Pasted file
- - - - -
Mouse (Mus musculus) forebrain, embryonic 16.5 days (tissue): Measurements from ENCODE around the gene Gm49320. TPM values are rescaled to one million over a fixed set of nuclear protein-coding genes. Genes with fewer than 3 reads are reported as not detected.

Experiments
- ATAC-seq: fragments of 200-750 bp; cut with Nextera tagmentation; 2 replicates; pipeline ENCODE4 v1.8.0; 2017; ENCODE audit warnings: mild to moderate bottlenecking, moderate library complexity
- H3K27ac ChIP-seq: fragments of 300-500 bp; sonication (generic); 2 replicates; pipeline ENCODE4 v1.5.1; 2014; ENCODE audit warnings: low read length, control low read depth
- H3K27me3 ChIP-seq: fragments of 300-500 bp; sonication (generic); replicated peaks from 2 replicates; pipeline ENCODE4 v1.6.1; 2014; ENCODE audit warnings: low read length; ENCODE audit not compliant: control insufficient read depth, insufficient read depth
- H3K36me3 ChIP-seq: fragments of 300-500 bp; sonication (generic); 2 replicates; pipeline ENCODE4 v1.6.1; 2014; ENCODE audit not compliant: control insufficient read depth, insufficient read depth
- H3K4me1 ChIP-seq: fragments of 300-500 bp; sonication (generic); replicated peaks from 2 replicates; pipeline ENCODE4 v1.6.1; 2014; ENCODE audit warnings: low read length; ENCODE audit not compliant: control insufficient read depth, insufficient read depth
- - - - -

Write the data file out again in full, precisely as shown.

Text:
Mouse (Mus musculus) forebrain, embryonic 16.5 days (tissue): Measurements from ENCODE around the gene Gm49320. TPM values are rescaled to one million over a fixed set of nuclear protein-coding genes. Genes with fewer than 3 reads are reported as not detected.

Experiments
- ATAC-seq: fragments of 200-750 bp; cut with Nextera tagmentation; 2 replicates; pipeline ENCODE4 v1.8.0; 2017; ENCODE audit warnings: mild to moderate bottlenecking, moderate library complexity
- H3K27ac ChIP-seq: fragments of 300-500 bp; sonication (generic); 2 replicates; pipeline ENCODE4 v1.5.1; 2014; ENCODE audit warnings: low read length, control low read depth
- H3K27me3 ChIP-seq: fragments of 300-500 bp; sonication (generic); replicated peaks from 2 replicates; pipeline ENCODE4 v1.6.1; 2014; ENCODE audit warnings: low read length; ENCODE audit not compliant: control insufficient read depth, insufficient read depth
- H3K36me3 ChIP-seq: fragments of 300-500 bp; sonication (generic); 2 replicates; pipeline ENCODE4 v1.6.1; 2014; ENCODE audit not compliant: control insufficient read depth, insufficient read depth
- H3K4me1 ChIP-seq: fragments of 300-500 bp; sonication (generic); replicated peaks from 2 replicates; pipeline ENCODE4 v1.6.1; 2014; ENCODE audit warnings: low read length; ENCODE audit not compliant: control insufficient read depth, insufficient read depth